When it comes to educating students about agriculture, the Florida Department of Agriculture and Consumer Services (FDACS) wrote the book – literally.
Actually, FDACS produced a series of books, in partnership with Florida Agriculture in the Classroom (FAITC). The series of books are designed to highlight Florida agriculture and educate children on how important the agricultural industry is in their own backyard.
Revamping Agriculture Literacy Day
Established in 2004, Florida Agriculture Literacy Day is a coordinated activity designed to promote Florida agriculture within the educational system by encouraging volunteers to read books on agriculture to elementary school students.
“During the early Agriculture Literacy Day events, we used previously published agriculture-themed children’s books,” says FDACS marketing representative Arlette Roberge. “But often, commodities that weren’t grown in Florida were also included in those books.”
Then, in 2007, FDACS produced These Florida Farms, a book they hoped would help children understand that agriculture commodities come from farms – not grocery stores.
“Children often lack the basic understanding of food production,” says Roberge. “Some think hamburgers come from pigs or chocolate milk from brown cows.”
The books were well received by students and teachers alike, which led FAITC and FDACS to develop additional books exploring topics ranging from nutrition and the environment to specific Florida commodity groups.
The ultimate goal? Spread knowledge and appreciation for the industry.
“We want children to understand the proximity of agriculture industry sectors to their geographic locations, the value of agricultural lands for preserving green space, the nutritional benefits agriculture provides to their bodies and the economic and cultural benefits it provides to our state,” says Roberge.
Ag Matters in Florida
Florida agricultural products rank among some of the top commodities in the United States. Agriculture contributes billions of dollars to the state’s economy with a wide range of horticultural products, oranges, bell peppers, snap beans and more. The industry’s positive impact on Florida’s economy has provided people around the world with high-quality products and allowed the state to develop into one of the country’s most-beloved destinations.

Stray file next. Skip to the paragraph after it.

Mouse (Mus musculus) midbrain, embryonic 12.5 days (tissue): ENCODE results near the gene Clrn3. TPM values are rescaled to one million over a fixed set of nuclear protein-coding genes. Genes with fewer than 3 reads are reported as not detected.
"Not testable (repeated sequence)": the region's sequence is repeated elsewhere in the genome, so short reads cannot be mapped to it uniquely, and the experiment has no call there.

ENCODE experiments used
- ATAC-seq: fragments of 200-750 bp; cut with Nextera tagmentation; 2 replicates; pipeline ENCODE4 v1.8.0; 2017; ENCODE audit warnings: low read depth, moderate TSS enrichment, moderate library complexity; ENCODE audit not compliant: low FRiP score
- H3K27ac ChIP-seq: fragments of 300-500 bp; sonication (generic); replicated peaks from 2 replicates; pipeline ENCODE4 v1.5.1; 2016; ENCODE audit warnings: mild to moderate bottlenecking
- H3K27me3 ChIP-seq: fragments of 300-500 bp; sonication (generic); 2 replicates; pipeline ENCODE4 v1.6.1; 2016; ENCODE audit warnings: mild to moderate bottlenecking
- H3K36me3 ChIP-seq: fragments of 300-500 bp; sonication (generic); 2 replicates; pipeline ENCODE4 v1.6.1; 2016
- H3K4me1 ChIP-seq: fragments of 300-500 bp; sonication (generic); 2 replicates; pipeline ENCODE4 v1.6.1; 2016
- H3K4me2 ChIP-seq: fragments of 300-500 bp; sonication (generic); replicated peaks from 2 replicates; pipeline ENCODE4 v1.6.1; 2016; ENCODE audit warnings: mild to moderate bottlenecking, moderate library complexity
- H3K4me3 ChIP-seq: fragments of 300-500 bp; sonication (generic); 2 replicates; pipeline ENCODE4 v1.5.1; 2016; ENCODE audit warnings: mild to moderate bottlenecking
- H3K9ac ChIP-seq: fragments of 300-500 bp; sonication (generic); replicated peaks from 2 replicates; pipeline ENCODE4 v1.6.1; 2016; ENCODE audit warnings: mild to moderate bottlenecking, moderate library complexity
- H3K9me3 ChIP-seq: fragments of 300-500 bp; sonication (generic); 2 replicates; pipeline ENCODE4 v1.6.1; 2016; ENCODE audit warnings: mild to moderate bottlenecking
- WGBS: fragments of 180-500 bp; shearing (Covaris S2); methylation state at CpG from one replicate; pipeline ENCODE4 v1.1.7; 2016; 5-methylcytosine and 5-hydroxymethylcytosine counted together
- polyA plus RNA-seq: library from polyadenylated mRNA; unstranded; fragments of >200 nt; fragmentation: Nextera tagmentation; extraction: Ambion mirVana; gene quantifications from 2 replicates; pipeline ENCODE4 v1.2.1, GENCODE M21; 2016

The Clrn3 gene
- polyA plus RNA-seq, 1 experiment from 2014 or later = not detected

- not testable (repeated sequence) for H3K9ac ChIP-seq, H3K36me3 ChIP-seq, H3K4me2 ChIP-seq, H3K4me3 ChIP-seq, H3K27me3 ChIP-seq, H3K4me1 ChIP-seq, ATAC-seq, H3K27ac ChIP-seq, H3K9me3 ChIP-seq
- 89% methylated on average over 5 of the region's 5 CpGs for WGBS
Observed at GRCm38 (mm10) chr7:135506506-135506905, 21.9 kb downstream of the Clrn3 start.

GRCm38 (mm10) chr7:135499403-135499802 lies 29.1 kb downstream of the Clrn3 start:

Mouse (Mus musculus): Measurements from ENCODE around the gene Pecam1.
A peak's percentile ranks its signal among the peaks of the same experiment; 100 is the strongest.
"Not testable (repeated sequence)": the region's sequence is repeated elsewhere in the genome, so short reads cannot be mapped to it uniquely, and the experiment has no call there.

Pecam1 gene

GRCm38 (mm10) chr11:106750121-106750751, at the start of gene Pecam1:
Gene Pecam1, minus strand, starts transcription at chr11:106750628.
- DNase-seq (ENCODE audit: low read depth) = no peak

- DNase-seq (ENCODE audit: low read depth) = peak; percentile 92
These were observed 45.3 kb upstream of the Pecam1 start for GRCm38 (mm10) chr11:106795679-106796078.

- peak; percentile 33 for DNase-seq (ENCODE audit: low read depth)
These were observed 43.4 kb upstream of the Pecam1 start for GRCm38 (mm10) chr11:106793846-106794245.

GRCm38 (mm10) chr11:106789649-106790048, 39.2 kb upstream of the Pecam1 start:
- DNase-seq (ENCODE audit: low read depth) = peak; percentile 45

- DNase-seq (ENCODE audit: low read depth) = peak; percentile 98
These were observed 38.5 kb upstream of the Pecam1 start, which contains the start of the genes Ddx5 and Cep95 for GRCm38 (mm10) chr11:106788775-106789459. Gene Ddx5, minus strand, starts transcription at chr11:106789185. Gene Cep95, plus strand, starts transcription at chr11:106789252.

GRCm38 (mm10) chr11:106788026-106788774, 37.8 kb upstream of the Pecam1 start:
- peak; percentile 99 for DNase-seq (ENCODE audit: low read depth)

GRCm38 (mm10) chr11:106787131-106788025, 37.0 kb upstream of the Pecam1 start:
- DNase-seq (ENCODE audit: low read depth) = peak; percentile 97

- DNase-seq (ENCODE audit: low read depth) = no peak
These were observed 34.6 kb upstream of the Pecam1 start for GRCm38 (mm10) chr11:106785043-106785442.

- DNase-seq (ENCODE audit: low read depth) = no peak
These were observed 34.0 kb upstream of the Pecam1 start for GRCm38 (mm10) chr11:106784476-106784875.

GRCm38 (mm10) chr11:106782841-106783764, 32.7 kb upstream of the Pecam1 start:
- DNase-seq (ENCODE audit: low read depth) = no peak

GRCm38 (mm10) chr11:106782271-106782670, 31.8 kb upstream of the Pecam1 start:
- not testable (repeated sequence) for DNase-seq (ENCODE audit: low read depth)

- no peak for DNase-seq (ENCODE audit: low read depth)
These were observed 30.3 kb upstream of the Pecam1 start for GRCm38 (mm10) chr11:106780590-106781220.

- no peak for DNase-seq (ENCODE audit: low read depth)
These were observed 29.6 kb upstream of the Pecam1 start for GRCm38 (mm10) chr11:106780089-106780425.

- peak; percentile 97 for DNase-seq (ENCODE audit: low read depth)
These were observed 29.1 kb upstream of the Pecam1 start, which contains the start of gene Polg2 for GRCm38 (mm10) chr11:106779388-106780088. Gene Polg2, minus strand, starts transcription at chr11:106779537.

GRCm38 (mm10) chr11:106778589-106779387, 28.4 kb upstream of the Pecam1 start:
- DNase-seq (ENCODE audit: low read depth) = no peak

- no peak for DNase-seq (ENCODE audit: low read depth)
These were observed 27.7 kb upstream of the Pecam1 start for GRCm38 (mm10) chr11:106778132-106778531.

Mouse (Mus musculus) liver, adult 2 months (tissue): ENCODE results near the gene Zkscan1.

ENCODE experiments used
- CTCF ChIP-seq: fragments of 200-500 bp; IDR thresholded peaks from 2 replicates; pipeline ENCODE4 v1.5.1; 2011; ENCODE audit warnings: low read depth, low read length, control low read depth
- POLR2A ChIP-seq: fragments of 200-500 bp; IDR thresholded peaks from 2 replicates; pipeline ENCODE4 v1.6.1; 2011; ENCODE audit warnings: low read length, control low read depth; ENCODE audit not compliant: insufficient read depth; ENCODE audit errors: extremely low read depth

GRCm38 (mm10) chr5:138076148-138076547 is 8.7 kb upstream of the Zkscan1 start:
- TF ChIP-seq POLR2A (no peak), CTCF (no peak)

While the accolades are many, the entire nation has seen a downward trend in agricultural awareness that could negatively affect public perception in the future.
“A smaller percentage of citizens are economically affiliated with our agriculture production sectors,” says Roberge. “Consequently, many in our society have a limited understanding of how this system meets our food, clothing and shelter needs.”
Educating Florida’s Youngest
In order to combat this issue, FDACS dedicates time and resources to educating residents on the importance of the agricultural industry – starting with Florida’s students.
“As young people become adults and our next generation of consumers, environmental advocates and voters, it’s important they have a comprehensive view of our agriculture industry,” says Roberge.
FDACS provides a vast number of resources to help students understand more about the commodities grown or raised in Florida. In addition to offering teacher presentations, digital resources and the opportunity to attend educational events, FDACS provides displays and presentations at the Florida State Fair, the Florida Association of Science Teachers Association, The League of Environmental Educators of Florida, Agriculture in the Classroom workshops and conferences. They even attend career activities at local high schools and colleges.